Small satellites have a bright future and not only in low earth orbit. The Netherlands-China Low-Frequency Explorer (NCLE) is part of the Chang’e 4 mission to the moon (launched May 2018).
The instrument consists of three 5-meter long monopole antennas, sensitive in the 80 kHz - 80 MHz radio frequency range. NCLE will open up the low-frequency regime for radio astronomy and will prepare for the ground-breaking observations of the 21-cm line emission from the Dark Ages and the Cosmic Dawn, considered to be the holy grail of cosmology.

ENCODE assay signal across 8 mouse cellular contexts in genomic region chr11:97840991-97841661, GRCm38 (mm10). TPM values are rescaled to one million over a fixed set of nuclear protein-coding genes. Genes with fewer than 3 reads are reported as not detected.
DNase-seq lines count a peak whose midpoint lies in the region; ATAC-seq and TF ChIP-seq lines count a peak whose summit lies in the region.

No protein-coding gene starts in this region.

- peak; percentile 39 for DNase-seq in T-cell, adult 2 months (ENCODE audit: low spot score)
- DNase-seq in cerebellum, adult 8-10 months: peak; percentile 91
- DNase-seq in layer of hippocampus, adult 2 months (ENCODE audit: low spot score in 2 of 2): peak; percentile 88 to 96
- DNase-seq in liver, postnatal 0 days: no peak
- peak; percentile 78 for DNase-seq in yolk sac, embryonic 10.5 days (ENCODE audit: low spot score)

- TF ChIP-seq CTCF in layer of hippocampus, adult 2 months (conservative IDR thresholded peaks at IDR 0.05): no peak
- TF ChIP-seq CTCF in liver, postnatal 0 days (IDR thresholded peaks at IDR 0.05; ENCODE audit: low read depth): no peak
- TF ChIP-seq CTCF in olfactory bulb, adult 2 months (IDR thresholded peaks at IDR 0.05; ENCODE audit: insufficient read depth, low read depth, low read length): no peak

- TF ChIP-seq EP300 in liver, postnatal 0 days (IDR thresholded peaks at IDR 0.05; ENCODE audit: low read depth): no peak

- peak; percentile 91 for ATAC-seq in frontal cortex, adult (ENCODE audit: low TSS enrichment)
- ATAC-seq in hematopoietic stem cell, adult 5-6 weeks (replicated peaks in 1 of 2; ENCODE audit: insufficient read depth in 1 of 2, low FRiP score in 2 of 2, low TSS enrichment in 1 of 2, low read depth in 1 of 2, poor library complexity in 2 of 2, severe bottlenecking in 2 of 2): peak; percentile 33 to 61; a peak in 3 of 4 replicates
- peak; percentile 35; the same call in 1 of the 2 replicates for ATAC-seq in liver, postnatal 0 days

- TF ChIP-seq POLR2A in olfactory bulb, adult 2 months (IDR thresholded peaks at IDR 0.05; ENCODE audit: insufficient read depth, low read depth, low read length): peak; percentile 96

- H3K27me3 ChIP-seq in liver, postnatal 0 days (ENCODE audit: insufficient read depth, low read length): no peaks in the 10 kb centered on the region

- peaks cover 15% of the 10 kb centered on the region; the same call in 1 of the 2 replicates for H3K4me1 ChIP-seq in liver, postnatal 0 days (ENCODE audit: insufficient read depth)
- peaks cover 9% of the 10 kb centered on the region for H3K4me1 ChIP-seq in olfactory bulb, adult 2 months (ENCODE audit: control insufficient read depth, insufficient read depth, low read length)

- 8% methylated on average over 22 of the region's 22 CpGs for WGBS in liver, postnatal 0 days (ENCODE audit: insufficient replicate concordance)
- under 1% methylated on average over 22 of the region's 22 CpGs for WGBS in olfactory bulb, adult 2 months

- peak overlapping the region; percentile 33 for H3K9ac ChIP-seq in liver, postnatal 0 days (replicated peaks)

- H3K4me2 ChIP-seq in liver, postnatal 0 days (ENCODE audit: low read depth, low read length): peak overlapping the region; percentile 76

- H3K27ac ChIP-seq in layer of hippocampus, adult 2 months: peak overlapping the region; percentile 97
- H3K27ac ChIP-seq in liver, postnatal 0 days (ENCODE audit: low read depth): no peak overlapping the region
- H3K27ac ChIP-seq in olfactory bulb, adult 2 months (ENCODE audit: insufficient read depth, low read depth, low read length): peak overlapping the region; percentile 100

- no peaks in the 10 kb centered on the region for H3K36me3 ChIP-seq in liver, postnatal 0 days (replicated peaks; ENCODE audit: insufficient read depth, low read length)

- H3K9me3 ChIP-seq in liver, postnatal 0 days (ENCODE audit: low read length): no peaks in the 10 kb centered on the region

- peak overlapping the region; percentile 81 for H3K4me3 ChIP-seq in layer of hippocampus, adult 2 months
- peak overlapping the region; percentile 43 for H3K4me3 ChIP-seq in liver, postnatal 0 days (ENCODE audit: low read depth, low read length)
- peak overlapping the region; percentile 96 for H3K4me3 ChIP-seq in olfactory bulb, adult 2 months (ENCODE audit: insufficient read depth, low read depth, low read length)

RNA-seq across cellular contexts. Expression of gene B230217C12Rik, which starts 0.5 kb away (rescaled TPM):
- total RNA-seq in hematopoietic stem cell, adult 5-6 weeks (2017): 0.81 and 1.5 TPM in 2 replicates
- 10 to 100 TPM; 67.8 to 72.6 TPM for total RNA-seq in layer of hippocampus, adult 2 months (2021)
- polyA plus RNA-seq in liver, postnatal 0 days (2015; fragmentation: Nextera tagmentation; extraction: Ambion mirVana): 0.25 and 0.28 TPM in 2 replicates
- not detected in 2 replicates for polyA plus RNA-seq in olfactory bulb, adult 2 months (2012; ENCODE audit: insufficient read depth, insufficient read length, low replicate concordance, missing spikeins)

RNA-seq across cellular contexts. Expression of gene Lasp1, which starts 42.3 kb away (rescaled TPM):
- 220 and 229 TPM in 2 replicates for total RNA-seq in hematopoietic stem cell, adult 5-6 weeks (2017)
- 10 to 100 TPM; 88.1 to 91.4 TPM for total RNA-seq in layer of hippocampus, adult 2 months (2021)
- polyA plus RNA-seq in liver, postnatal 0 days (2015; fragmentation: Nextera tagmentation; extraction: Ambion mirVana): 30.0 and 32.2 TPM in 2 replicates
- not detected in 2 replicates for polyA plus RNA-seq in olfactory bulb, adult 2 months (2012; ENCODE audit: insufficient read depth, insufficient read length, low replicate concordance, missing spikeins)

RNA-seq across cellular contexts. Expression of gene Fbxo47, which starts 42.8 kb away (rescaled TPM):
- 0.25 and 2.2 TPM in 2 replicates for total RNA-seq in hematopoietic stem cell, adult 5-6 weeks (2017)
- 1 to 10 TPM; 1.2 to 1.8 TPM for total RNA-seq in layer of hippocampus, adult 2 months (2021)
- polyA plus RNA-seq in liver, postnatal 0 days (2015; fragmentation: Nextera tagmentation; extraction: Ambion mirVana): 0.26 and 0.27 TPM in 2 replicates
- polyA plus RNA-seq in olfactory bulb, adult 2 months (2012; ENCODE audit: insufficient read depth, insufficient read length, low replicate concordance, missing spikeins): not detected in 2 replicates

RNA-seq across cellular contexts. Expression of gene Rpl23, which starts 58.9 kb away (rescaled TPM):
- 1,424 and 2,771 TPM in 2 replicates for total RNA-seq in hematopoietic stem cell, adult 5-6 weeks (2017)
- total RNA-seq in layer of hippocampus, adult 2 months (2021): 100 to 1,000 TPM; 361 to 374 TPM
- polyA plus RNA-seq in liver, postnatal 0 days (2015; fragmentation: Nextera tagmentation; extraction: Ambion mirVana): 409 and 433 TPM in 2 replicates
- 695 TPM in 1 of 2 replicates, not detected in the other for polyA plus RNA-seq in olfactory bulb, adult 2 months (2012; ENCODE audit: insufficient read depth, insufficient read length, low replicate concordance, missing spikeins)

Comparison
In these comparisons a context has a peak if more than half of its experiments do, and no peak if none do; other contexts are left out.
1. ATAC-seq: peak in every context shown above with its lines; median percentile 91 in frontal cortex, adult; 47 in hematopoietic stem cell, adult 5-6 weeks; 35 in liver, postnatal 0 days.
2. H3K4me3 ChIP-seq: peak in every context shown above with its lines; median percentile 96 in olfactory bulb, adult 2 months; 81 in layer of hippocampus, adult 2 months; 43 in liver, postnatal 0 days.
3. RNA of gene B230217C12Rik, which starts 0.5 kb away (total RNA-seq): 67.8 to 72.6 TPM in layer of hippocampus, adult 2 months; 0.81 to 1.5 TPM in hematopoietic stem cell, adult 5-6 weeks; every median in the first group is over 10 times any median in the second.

‘The Netherlands has a rich history in radio astronomy on Earth’, says Jeroen Rotteveel, CEO of Innovative Solutions In Space. ‘With space-based observations, we can take it to the next level. Companies and knowledge institutes in The Netherlands are capable of building and operating a radio telescope in lunar orbit consisting of 200 small satellites that can perform science worthy of a Nobel prize.’